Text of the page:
social media policy and guidelines

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SOCIAL MEDIA POLICY: WHAT ARE YOU WAITING FOR? Curt Montague Learning Technology Specialist, Butzel Long Social Media Strategist, Michigan Diversity Council Scott Patterson Labor and Employment Attorney, Butzel Long

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Post on 24-May-2015

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This presentation gives an overview of Social Media and some guidelines to help create a social media policy.

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  • 1. SOCIAL MEDIA POLICY: WHAT ARE YOU WAITING FOR? Curt Montague Learning Technology Specialist, Butzel Long Social Media Strategist, Michigan Diversity Council Scott Patterson Labor and Employment Attorney, Butzel Long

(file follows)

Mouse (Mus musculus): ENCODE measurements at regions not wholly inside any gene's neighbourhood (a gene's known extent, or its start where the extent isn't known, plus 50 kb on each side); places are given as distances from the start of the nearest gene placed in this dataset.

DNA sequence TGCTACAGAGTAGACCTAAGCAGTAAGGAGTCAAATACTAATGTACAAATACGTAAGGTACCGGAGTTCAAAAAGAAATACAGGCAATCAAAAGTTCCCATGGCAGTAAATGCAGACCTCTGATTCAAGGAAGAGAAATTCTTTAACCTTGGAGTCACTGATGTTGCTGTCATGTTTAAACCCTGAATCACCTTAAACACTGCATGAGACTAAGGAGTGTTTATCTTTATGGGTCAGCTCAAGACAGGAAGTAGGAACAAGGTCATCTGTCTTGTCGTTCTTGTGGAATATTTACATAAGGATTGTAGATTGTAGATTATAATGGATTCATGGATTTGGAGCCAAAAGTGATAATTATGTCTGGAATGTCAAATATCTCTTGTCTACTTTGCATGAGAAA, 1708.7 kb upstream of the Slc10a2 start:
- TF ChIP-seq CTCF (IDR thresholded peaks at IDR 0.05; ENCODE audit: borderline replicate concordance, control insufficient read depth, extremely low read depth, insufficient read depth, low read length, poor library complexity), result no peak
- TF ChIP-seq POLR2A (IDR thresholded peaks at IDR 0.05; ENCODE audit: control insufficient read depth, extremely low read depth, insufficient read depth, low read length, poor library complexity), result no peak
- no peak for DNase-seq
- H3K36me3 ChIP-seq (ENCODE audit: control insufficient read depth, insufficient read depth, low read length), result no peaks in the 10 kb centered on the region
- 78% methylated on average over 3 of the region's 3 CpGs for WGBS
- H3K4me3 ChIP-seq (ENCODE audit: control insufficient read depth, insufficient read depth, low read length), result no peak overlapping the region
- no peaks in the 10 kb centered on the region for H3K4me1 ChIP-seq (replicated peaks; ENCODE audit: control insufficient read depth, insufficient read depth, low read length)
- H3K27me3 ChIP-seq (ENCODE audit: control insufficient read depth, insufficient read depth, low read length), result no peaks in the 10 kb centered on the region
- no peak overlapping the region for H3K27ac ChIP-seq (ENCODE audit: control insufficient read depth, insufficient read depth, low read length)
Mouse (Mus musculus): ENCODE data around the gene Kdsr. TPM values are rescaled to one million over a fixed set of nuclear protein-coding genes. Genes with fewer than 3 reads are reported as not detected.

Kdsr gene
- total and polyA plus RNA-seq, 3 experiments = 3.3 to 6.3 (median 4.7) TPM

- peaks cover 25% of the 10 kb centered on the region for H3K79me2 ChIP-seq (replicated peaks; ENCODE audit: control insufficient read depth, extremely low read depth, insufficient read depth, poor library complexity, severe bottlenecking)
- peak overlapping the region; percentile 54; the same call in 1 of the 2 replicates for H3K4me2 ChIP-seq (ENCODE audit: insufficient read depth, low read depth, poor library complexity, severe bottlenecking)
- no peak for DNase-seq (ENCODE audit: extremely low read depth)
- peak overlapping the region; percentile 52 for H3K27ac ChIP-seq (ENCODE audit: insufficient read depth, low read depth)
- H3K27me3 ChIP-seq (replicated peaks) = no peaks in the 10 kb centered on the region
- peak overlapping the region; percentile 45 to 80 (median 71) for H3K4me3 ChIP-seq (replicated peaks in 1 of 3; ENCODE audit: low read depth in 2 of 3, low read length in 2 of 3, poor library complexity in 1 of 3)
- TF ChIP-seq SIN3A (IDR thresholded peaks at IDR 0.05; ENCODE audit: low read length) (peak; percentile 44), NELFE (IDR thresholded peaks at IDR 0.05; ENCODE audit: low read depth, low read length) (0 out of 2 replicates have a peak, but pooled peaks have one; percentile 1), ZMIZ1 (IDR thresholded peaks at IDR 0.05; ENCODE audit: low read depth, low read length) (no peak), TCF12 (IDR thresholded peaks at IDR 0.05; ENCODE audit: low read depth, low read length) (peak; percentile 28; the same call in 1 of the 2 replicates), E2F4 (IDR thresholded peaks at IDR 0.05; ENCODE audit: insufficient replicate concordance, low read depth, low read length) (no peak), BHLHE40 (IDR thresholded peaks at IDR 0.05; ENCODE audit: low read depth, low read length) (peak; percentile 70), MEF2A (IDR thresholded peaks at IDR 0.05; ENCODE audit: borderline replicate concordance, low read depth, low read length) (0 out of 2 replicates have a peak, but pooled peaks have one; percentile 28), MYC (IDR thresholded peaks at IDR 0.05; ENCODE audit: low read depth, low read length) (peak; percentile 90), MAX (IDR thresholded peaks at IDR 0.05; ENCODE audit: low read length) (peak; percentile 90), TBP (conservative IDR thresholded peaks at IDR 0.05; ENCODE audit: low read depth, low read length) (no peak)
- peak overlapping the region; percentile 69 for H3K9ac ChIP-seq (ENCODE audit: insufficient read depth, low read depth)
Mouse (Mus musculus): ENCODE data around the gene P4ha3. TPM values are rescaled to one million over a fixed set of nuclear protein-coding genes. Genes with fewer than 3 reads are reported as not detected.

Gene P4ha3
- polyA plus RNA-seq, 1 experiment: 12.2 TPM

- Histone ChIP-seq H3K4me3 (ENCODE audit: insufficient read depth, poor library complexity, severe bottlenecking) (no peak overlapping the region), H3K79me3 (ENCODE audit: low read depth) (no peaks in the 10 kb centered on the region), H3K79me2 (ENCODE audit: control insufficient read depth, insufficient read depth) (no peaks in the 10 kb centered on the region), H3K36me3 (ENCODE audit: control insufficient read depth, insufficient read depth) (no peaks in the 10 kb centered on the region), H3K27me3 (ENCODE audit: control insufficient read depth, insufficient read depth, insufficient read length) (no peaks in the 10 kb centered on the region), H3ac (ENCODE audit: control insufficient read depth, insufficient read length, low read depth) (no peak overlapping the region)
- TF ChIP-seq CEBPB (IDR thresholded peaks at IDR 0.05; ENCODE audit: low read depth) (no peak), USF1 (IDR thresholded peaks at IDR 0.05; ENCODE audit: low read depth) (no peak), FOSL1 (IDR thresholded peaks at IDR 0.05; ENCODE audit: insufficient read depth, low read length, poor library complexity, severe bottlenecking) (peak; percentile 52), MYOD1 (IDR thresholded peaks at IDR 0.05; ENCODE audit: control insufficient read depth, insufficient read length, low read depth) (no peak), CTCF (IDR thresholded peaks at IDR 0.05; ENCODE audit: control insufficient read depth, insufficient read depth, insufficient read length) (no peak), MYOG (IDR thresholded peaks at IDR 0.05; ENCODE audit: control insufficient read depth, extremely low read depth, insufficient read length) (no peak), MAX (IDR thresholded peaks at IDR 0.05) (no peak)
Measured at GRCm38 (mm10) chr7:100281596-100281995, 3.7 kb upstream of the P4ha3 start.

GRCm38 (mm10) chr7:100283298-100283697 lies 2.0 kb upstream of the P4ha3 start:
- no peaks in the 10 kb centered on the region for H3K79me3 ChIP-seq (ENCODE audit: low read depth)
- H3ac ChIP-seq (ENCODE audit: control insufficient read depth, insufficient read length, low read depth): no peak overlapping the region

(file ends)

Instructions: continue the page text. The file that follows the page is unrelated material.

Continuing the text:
2. TOPICS What is Social Media? Facebook Twitter LinkedIn Who uses Social Media? Social Media and the Workplace Potential issues/benefits Areas of Risk Current Practices Developing a Social Networking Policy 3. WHAT IS SOCIAL MEDIA? Social Media and Social Networking have become synonymous. Social Networking as defined on Wikipedia, is a social structure made of individuals (or organizations) called "nodes," which are tied (connected) by one or more specific types of interdependency, such as friendship, kinship, common interest, financial exchange, dislike, relationships of beliefs, knowledge or prestige. We define social network sites as web-based services that allow individuals to (1) construct a public or semi-public profile within a bounded system, (2)articulate a list of other users with whom they share a connection, and (3) view and traverse their list of connections and those made by others within the system. The nature and nomenclature of these connections may vary from site to site. A paper Social Network Sites: Definition, History, and Scholarship by Danah M. Boyd and Nicole B. Ellison 4. FACEBOOK Create a personal profile add other users as friends and exchange messages, including automatic notifications when they update their profile Social Games Groups Like Privacy 5. TWITTER 140 Hashtag (#humanresources) Following Tweet DM RT @username Tweetup Shortened URLs 6. LINKEDIN Recruiting Networking Online Resume Twitter Blog Private Making Connections 7. HOW MANY PEOPLE REALLY USE SOCIAL MEDIA? Over 500,000,000 users Over 75,000,000 users Over 60,000,000 members Over 1 Billion Views per day 8. WHO IS ON SOCIAL MEDIA? 9. SOCIAL MEDIA AND THE WORKPLACE 10. POTENTIAL ISSUES Employee productivity Blending of work and personal lives Possibility for harassment and discrimination Too much information 11. POTENTIAL BENEFITS Marketing/business development Recruiting Hiring Investigatory tool Increased communication among employees 12. AREAS OF RISK Hiring process Use as a tool for harassment Discrimination claims Retaliation claims 13. USE OF SOCIAL NETWORKING IN THE HIRING PROCESS The internet and social networking sites can be a valuable source of information It can also be a minefield of potential problems You may use it, but be careful 14. USE OF SOCIAL NETWORKING IN THE HIRING PROCESS How accurate is the information? Do you even have the right person? Much on social networking sites may not be what it appears Exposure to information Medical and health information Disability status Genetic information Religion Other lifestyle information 15. USE OF SOCIAL NETWORKING IN THE HIRING PROCESS Most employers have hiring practices which try to avoid coming into possession of this type of information prior to making a hiring decision. Once the employer starts reviewing social networking sites, many of those protections can be lost. It is not per se prohibited to review public social networking sites as part of the hiring process; however, employers must be aware of the risks and weigh them against the benefits. 16. USE OF SOCIAL NETWORKING IN THE HIRING PROCESS Genetic Information Nondiscrimination Act (GINA) Prohibits employers from intentionally acquiring genetic information regarding employees Social Networking sites can have a wealth of such information: Content of postings Family history Group memberships EEOC has proposed exception for publicly available information 17. USE OF SOCIAL NETWORKING IN THE HIRING PROCESS Fair Credit Reporting Act defines a consumer credit report as any written, oral, or other communication of any information by a consumer reporting agency bearing on a consumers creditworthiness, credit standing, credit capacity, character, general reputation, personal characteristics, or mode of living. The FCRA Requires That Employers: provide applicants with written notification that a consumer credit report may be used; and obtain the applicants written authorization before requesting a report. Investigation of online activity may be covered 18. SOCIAL MEDIA AT WORK Monitoring internet use at work Employers have right to control and monitor employee internet use in the workplace No expectation of privacy There still are potential issues Employer could be exposed to information regarding protected status Information gathered could be misused 19. SOCIAL MEDIA AT WORK Privacy Issues Electronic Communications Privacy Act of 1986, 18 U.S.C. 2511 et seq. Permits monitoring of oral and electronic communications as long as you can show legitimate business purposes. The Stored Communication Act, 18 U.S.C. 2701 et seq. Requires authorization from authorized user who has personal access to the site This means you cannot access password protected information without permission 20. SOCIAL MEDIA AT WORK Invasion of Privacy Most states, including Michigan, recognize a right to privacy relating to, among other things, a persons seclusion, solitude, or private affairs. The employee must show that: there is an intrusion into a matter about which he or she had a right of privacy by a means or method that is objectionable to a reasonable person. 21. SOCIAL MEDIA AT WORK Public postings are generally not considered private But, what is public? Not everything on the internet is public Some courts have held that if an internet posting has some access limit it may be considered private. Examples: Surreptitiously friending an employee to gain access to their site Using monitoring software to capture login information 22. SOCIAL MEDIA AT WORK Social Networking and Union Activities Section 7 of the National Labor Relations Act (NLRA) protects the right to engage in other concerted activities for the purpose of collective bargaining or other mutual aid and protection. Section 8 of the NLRA makes it an unfair labor practice for an employer to interfere with, restrain, or coerce employees in the exercise of their Section 7 rights. 23. SOCIAL MEDIA AT WORK The mere act of monitoring employees concerted activities may be enough to give rise to a Section 7 charge Employers need to be extremely careful in viewing employees social networking sites, blogs, internet postings, etc. if they are unionized or as part of responding to union organizing activities 24. SOCIAL MEDIA AT WORK Off-duty conduct Generally, off-duty conduct is not protected Legal exceptions: Protected activities or associations Public employees constitutional rights Some states protect off-duty conduct Practical limits Nexus with the employees job duties Employees place in the organization 25. SOCIAL MEDIA AT WORK Unionized employees and off-duty conduct labor arbitrators take a very dim view of discipline for off-duty misconduct In a union setting, the conduct must be very bad and have a very strong nexus to the employees job duties to support discipline or discharge 26. SOCIAL MEDIA AT WORK Other Issues Company spokesman appearance FTC regulation of endorsements and testimonial in advertising Supervisors recommending employees or otherwise saying nice things you may regret later Release of confidential information Not always intentional or even obvious Competitive intelligence 27. WHATS HAPPENING OUT THERE? Misuses of social media by employees Wasting time at work Sexual harassment Interfacing with employees, customers or clients in an inappropriate manner Posting trade secrets or information the company would like to keep confidential 28. WHATS HAPPENING OUT THERE? Uses of social media by employers Increasing number of employers looking at the online presence of applicants Not many claims or issues (yet) Increasing adoption of social networking policies Problem areas Supervisors being too friendly with subordinates Sexual harassment by supervisors and coworkers Increasing view of Social Networking as a valuable tool rather than just a curse 29. DEVELOPING A SOCIAL NETWORKING POLICY What do you want to accomplish? Ban all use at work Allow some or all employees some personal use at work Incorporate social networking into company marketing plans Even if you ban use at work, social networking will inevitably come into the workplace so you still need a policy 30. YOUR SOCIAL NETWORKING POLICY Communicate to employees what use at work is acceptable. Reminder that all the other company rules still apply. Guidelines on appropriate use of social networking when interacting with fellow employees. Guidelines for interactions with third parties. Warning about harassment, discrimination and other inappropriate behavior on social networking sites. Guidelines for use of social networking to advance company business interests (if applicable). Warning regarding inadvertent or intentional disclosure of confidential business information. 31. YOUR SOCIAL NETWORKING POLICY No one size fits all policy Every business is different You need to identify what you need and want Be aware of the risks Dont be so scared you miss out on benefits 32. RESOURCES Sample Social Media Policies: http://www.compliancebuilding.com/about/publicat ions/social-media-policies/ http://socialmediagovernance.com/policies.php http://laurelpapworth.com/enterprise-list-of-40- social-media-staff-guidelines/ Twitter Terminology: http://business.twitter.com/twitter101/learning 33. QUESTIONS?